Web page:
Google has released its eBooks store. While the marketing is convincing and inspiring and its selection and prices appear to be on-par with Amazon, its biggest selling point is flawed and its improvements over Amazon are in fact (so far) singular.
Google’s marketing its eBook store as the best way to access your digital book collection from across a wide range of connected devices. While they’re doing a better job advertising this function than Amazon, they’ve barely done a better job of implementing it. They’ve added a slick web-based eBook reader (no need to install Kindle software on your Windows PC or Mac, or wrestle with WINE to get it working on Linux), but your progress on a given book in the web reader or an iOS/Android device doesn’t carry over to or from your reading of that book on a supported eInk device (such as the Nook or Sony Reader). Google really touts this ability to pull out your phone in-line at the DMV and pick up where you left off in your book from when you were at home… but they leave it to the fine print to explain that you can’t have this if you’re using an eInk device anywhere in the mix. Amazon doesn’t have this problem. Read a book on your Kindle, iPhone, PC… you can pick up where you left off no matter what (the only catch being that the book was purchased and not side-loaded from a DRM-free source).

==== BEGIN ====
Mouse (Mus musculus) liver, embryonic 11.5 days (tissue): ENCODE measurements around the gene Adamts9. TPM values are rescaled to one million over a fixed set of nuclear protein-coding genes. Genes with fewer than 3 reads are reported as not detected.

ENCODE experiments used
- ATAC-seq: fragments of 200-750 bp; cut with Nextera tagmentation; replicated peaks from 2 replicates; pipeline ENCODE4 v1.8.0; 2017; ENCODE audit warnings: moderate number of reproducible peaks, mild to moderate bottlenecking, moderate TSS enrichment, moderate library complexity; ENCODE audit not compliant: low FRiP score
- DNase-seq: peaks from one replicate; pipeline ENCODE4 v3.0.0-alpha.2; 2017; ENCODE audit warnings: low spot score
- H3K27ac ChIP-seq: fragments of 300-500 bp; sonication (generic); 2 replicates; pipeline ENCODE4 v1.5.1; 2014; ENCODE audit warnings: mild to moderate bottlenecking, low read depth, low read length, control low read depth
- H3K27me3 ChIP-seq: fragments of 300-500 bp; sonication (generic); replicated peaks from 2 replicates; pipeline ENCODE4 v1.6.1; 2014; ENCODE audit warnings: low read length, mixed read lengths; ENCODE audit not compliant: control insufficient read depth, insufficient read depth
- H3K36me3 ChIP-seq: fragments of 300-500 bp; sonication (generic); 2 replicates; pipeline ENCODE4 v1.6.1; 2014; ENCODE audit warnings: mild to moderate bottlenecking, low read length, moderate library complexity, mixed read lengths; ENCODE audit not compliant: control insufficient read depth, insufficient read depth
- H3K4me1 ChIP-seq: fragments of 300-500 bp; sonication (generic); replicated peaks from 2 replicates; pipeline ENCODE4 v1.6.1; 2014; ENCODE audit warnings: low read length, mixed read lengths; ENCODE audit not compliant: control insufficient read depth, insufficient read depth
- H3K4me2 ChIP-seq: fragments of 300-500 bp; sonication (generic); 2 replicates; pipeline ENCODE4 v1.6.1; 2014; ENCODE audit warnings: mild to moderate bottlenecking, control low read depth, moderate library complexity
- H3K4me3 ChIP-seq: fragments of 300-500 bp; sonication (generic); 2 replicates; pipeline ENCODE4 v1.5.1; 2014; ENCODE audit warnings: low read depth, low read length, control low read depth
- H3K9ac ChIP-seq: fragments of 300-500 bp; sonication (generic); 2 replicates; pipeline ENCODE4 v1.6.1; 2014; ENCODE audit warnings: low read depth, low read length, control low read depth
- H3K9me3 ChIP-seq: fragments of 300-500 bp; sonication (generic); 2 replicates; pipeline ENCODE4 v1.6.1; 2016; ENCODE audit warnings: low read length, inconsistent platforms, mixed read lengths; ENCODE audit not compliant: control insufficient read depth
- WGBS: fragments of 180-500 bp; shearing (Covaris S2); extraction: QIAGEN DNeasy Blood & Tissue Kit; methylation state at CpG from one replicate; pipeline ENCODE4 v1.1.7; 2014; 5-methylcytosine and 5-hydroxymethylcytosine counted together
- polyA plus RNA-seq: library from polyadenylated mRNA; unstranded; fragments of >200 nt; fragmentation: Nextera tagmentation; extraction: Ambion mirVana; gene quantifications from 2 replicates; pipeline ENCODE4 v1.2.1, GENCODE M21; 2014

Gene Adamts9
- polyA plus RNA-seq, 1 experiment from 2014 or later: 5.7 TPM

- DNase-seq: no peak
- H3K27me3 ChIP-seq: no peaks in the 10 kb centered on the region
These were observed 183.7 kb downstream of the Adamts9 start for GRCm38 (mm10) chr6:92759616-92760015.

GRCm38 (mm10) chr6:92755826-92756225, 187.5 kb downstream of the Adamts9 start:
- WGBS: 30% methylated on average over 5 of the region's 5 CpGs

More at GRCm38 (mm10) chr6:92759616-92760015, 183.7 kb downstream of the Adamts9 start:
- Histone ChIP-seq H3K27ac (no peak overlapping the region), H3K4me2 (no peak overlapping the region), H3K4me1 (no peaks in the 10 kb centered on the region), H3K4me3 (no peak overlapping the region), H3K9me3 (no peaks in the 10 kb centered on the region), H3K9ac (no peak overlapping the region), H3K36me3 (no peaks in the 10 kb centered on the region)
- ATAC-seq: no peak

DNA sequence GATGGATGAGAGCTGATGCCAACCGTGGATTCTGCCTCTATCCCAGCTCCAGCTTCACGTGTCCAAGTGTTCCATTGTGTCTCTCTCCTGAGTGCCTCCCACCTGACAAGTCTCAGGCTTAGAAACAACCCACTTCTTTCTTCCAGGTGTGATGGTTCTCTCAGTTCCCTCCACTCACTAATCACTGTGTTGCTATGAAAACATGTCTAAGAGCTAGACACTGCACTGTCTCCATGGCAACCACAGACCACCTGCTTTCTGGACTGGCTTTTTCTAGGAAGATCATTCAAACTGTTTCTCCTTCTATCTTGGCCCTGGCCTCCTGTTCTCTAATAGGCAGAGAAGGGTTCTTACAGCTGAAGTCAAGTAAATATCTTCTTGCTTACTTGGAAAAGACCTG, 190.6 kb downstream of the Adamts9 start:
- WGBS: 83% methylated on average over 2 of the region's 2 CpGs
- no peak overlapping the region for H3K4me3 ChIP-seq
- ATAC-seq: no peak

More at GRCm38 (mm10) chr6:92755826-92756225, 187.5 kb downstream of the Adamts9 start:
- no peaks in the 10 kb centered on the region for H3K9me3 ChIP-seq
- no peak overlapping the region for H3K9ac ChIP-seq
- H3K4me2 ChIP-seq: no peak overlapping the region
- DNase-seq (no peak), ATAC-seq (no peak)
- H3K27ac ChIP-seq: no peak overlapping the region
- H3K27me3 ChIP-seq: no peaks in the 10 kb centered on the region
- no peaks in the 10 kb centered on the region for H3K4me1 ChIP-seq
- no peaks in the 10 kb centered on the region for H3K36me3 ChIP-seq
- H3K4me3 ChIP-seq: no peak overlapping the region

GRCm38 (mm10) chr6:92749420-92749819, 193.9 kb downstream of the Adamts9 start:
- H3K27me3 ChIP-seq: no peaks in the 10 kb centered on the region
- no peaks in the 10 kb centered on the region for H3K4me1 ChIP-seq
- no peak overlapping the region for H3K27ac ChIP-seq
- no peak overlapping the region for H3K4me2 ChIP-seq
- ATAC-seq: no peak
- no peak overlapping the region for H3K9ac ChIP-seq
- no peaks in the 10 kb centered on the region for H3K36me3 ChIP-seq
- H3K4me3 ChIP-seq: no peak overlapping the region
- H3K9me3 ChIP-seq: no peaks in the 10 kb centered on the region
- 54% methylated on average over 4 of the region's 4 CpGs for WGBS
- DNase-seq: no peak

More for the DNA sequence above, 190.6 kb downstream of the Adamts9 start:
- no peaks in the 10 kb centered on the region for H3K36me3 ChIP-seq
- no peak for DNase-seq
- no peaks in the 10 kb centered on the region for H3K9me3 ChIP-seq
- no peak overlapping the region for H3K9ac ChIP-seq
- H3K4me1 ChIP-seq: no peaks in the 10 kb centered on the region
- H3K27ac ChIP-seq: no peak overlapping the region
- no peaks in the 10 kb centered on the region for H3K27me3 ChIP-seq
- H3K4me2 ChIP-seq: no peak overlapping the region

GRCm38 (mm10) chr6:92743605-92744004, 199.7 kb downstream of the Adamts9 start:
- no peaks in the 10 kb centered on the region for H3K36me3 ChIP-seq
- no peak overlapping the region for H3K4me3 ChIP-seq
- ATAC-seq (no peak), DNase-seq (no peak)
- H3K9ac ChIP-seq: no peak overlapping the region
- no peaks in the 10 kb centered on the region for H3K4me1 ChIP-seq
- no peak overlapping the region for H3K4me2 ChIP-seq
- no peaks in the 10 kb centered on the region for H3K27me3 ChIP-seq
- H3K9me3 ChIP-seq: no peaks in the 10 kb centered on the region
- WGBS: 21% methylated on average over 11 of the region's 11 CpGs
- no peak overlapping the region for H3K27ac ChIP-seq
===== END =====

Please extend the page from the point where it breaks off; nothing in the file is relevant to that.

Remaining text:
Amazon could (and should) copy Google’s eBook web reader. I expect they will eventually. Google can’t copy Kindle’s progress syncing on ePub devices like Nook or Sony Reader unless those manufacturers allow them to publish an app for those devices that ties them into the Google eBook store (which is very unlikely).
Amazon’s continued refusal to add ePub support to the Kindle still disappoints me, but they HAVE created apps for a wide range of platforms (iOS, BlackBerry, Android, Windows/Mac) and they’ve made all of their features sync across those platforms. The only downside to no ePub support is that I mostly have to buy from Amazon. But their competitive prices and unparalleled selection make this a non-issue. The only Google eBooks feature I covet as a Kindle owner is the web-based eBook reader, and I expect Amazon to copy it in the near future.
The Google eBook Store doesn’t make me regret owning a Kindle. But if I were a Nook or Sony Ereader owner, I’d definitely consider buying my books from the Google eBook store from now on.